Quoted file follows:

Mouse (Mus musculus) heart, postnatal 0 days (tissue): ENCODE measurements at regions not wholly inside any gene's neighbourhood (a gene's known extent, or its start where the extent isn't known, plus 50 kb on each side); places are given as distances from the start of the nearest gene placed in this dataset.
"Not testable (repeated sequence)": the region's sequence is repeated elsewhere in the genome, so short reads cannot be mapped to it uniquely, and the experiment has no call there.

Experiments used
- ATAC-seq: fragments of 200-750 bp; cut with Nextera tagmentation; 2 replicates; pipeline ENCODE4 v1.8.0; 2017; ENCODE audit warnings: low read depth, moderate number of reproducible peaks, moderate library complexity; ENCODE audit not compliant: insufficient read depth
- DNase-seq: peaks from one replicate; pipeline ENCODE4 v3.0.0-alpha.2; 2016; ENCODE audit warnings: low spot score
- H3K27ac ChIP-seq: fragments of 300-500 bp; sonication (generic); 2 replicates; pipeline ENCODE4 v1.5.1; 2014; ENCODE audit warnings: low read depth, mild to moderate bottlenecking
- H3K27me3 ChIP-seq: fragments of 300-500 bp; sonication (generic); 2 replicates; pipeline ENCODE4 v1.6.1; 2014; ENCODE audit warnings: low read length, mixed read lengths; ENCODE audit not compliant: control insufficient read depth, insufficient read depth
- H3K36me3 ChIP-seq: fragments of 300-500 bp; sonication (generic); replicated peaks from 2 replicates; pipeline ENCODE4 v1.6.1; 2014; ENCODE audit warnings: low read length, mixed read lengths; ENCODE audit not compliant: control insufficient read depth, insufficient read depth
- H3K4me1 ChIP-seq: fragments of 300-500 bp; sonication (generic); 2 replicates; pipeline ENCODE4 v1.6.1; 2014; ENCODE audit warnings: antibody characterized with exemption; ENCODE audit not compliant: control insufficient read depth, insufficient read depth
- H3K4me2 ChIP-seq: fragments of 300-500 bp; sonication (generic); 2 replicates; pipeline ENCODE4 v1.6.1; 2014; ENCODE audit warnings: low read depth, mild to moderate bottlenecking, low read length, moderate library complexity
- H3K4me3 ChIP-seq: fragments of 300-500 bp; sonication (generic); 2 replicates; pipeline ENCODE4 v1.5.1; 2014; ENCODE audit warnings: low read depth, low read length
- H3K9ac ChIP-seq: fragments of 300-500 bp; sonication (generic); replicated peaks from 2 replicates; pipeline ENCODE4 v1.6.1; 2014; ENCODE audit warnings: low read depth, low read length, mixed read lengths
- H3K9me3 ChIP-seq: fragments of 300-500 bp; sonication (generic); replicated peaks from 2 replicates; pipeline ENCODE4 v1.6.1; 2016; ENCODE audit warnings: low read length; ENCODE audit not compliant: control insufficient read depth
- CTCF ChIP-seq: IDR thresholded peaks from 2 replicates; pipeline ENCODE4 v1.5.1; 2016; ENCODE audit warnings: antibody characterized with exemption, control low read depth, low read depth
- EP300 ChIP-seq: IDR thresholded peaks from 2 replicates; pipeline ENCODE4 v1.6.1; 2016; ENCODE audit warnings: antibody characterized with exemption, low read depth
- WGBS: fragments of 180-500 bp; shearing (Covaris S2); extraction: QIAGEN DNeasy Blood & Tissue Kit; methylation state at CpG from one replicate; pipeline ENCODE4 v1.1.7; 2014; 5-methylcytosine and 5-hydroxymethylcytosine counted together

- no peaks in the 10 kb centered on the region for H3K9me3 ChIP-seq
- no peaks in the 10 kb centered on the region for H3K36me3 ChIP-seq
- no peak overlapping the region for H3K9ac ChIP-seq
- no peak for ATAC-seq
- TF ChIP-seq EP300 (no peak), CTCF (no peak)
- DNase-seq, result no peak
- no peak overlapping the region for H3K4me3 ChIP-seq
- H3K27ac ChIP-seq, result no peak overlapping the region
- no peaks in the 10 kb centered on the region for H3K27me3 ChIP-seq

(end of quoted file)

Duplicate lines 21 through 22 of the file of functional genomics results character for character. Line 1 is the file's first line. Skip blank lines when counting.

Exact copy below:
- TF ChIP-seq EP300 (no peak), CTCF (no peak)
- DNase-seq, result no peak